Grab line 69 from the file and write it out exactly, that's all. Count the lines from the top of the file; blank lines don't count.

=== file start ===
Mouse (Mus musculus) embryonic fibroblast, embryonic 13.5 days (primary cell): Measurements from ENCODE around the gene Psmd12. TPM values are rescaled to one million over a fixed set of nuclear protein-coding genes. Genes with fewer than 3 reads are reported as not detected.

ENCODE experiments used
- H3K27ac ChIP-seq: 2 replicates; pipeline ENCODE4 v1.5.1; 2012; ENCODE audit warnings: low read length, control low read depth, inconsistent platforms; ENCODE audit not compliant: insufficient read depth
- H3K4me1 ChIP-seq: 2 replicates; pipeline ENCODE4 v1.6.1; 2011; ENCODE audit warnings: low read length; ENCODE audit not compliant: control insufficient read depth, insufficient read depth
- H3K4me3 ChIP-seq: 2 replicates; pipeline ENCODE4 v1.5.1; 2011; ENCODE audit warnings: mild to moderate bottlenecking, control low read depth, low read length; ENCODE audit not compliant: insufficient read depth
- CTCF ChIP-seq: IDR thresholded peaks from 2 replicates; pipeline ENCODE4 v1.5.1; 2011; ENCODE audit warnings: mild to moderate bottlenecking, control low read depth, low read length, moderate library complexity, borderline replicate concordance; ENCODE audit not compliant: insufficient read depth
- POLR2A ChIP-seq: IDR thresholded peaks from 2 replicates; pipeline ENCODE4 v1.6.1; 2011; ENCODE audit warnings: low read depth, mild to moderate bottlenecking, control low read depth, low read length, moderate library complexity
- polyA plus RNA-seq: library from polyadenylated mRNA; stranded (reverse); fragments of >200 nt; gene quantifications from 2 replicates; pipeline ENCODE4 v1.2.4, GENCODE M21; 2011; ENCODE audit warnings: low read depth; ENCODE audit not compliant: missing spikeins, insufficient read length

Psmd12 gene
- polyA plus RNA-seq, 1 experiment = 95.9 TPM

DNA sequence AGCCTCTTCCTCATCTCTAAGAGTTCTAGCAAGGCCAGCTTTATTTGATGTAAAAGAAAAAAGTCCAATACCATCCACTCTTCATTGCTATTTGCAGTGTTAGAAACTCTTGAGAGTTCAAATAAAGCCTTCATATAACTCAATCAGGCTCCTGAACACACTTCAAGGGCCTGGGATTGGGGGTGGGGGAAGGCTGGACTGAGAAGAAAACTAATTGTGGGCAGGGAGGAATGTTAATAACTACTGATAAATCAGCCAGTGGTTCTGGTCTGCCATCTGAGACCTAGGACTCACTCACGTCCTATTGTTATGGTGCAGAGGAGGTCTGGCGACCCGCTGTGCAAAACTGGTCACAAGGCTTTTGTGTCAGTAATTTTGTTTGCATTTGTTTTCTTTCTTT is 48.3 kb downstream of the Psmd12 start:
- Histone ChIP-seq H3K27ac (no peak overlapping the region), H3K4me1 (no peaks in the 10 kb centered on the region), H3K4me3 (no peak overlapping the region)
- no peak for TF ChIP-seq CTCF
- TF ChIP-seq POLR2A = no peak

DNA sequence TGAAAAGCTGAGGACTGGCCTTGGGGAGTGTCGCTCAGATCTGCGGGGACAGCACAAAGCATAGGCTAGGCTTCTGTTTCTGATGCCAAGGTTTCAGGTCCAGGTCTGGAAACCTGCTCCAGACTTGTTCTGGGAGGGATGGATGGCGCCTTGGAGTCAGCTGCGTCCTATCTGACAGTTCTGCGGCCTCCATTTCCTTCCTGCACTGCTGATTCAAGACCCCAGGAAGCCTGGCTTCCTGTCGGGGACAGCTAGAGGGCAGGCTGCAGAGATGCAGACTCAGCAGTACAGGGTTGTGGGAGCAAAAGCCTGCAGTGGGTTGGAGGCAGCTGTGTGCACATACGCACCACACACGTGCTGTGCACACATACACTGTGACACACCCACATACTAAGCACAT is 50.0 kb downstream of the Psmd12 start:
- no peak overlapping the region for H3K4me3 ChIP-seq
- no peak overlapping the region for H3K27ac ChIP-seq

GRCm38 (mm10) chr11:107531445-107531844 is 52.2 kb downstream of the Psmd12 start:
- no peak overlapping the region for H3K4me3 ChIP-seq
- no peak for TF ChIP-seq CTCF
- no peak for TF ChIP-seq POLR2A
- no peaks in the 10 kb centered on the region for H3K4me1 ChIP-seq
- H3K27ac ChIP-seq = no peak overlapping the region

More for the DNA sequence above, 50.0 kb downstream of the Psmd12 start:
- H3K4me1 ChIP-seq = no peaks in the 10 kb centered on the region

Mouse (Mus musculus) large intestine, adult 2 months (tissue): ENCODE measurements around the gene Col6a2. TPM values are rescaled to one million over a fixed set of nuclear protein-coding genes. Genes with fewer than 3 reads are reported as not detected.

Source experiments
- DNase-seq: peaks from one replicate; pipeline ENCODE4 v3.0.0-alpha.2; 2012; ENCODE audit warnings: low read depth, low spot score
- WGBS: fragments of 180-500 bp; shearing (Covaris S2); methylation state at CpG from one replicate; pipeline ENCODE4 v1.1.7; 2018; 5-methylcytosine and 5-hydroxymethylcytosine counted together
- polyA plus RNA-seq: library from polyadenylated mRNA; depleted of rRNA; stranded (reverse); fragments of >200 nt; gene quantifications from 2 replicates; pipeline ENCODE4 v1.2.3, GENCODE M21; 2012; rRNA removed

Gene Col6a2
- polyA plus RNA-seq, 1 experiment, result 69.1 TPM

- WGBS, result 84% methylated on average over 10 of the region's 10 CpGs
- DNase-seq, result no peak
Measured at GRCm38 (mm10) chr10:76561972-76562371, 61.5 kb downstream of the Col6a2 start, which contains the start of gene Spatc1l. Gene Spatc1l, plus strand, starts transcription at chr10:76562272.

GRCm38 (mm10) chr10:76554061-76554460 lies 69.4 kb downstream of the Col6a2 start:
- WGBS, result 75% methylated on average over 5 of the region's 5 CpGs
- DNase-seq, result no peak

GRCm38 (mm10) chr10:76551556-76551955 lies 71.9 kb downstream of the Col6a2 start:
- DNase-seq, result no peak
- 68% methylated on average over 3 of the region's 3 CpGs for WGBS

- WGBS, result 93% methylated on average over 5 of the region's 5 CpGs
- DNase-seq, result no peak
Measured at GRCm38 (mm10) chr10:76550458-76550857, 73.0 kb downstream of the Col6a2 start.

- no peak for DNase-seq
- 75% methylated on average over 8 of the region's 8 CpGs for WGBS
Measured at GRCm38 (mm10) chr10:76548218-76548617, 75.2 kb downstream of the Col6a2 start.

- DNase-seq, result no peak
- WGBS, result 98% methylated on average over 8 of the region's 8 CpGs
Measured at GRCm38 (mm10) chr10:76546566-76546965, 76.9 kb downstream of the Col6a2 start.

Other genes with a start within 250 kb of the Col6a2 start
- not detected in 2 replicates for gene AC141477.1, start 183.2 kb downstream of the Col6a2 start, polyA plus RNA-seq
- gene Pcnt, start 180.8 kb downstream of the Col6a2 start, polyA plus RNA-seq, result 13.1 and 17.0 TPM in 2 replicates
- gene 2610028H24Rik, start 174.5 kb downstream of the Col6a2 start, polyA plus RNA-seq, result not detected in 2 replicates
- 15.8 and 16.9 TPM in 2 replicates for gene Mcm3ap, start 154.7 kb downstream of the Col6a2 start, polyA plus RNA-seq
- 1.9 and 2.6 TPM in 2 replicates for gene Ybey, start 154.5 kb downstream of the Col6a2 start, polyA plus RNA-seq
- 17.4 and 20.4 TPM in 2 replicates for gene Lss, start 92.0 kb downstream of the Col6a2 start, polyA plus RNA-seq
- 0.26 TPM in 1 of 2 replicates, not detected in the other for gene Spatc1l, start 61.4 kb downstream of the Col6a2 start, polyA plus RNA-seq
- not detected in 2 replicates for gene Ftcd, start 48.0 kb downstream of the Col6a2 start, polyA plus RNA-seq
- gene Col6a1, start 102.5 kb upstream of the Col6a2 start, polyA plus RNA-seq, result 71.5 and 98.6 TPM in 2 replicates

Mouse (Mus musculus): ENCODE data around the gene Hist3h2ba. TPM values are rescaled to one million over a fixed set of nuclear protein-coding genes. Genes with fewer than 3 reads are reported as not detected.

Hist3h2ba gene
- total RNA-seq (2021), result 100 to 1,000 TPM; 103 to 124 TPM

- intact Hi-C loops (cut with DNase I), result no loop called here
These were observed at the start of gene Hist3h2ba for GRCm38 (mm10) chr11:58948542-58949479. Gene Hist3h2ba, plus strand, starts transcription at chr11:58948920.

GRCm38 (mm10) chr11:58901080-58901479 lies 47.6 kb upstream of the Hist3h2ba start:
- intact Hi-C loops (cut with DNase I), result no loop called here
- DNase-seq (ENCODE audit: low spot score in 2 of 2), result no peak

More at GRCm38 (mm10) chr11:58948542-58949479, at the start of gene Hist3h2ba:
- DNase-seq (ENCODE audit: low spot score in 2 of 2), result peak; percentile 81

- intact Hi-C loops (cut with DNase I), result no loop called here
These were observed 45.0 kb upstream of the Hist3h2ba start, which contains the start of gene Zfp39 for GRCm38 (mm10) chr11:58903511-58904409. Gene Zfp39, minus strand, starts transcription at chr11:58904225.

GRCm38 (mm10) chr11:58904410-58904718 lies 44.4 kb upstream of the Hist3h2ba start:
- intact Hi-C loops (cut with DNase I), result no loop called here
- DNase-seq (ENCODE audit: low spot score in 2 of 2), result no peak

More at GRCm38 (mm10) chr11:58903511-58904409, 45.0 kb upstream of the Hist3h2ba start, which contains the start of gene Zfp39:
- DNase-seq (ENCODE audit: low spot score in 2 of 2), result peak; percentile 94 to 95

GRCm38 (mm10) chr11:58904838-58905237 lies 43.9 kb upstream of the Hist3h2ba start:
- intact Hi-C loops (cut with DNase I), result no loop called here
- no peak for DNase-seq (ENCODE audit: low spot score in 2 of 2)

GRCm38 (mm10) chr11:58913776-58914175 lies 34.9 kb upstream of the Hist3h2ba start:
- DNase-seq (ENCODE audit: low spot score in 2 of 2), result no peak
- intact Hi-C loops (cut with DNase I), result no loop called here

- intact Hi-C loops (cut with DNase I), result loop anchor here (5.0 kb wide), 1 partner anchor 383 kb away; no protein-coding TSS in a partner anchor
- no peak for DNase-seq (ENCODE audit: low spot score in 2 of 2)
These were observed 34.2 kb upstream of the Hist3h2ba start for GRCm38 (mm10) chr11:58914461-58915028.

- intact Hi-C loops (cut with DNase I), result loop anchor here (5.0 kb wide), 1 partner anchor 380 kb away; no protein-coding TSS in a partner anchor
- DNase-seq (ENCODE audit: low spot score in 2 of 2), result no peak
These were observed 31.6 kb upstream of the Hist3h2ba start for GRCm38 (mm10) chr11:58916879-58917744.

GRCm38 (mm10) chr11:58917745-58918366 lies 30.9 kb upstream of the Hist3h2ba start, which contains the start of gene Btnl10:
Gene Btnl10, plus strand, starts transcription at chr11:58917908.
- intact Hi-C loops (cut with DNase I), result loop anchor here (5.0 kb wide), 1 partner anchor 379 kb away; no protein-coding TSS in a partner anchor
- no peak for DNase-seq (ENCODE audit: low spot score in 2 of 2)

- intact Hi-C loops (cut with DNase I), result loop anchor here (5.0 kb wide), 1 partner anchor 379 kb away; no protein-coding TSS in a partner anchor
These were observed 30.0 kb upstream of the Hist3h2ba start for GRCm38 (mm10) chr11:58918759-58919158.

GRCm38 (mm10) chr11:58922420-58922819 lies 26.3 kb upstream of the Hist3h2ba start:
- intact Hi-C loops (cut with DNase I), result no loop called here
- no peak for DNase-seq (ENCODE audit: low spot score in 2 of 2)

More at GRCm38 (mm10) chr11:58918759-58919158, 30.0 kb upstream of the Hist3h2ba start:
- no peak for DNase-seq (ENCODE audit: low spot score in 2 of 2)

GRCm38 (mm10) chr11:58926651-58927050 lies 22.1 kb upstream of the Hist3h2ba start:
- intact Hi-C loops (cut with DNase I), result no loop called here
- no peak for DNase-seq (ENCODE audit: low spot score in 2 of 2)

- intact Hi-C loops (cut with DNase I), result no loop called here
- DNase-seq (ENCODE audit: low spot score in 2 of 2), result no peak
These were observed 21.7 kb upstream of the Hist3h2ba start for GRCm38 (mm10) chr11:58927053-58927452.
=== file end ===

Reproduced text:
More at GRCm38 (mm10) chr11:58948542-58949479, at the start of gene Hist3h2ba: